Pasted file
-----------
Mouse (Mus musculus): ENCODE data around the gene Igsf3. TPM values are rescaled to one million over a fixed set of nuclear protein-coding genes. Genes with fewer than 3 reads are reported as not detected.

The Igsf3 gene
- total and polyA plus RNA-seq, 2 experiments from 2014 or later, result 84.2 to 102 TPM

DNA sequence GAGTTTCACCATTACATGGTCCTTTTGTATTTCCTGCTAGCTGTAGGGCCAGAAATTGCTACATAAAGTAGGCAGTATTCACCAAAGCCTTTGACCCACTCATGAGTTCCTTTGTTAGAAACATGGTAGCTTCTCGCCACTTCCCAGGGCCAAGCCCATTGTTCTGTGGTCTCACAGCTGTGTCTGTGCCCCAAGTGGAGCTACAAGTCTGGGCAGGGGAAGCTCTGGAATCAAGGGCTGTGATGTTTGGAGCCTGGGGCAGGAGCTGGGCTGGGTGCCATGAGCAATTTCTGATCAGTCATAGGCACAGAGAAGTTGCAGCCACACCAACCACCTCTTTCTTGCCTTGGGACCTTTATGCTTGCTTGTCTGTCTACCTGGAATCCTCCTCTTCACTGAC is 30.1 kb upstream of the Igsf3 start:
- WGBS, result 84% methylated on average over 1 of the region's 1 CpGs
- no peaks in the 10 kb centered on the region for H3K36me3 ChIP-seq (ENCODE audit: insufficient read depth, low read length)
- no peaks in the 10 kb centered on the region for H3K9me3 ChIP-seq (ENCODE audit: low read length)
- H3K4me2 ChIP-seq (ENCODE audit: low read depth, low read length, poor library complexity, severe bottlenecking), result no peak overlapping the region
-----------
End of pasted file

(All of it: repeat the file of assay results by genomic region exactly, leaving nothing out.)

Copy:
Mouse (Mus musculus): ENCODE data around the gene Igsf3. TPM values are rescaled to one million over a fixed set of nuclear protein-coding genes. Genes with fewer than 3 reads are reported as not detected.

The Igsf3 gene
- total and polyA plus RNA-seq, 2 experiments from 2014 or later, result 84.2 to 102 TPM

DNA sequence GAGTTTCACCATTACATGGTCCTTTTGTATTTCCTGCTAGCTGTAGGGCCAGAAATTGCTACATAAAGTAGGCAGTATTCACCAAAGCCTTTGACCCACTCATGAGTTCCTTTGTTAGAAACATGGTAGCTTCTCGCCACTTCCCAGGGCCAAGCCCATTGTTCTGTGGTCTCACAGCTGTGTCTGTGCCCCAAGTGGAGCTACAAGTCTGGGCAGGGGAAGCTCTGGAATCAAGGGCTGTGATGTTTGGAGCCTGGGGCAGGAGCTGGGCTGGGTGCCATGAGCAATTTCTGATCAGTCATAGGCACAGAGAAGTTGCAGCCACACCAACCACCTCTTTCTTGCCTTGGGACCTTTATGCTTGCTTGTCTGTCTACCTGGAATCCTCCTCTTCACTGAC is 30.1 kb upstream of the Igsf3 start:
- WGBS, result 84% methylated on average over 1 of the region's 1 CpGs
- no peaks in the 10 kb centered on the region for H3K36me3 ChIP-seq (ENCODE audit: insufficient read depth, low read length)
- no peaks in the 10 kb centered on the region for H3K9me3 ChIP-seq (ENCODE audit: low read length)
- H3K4me2 ChIP-seq (ENCODE audit: low read depth, low read length, poor library complexity, severe bottlenecking), result no peak overlapping the region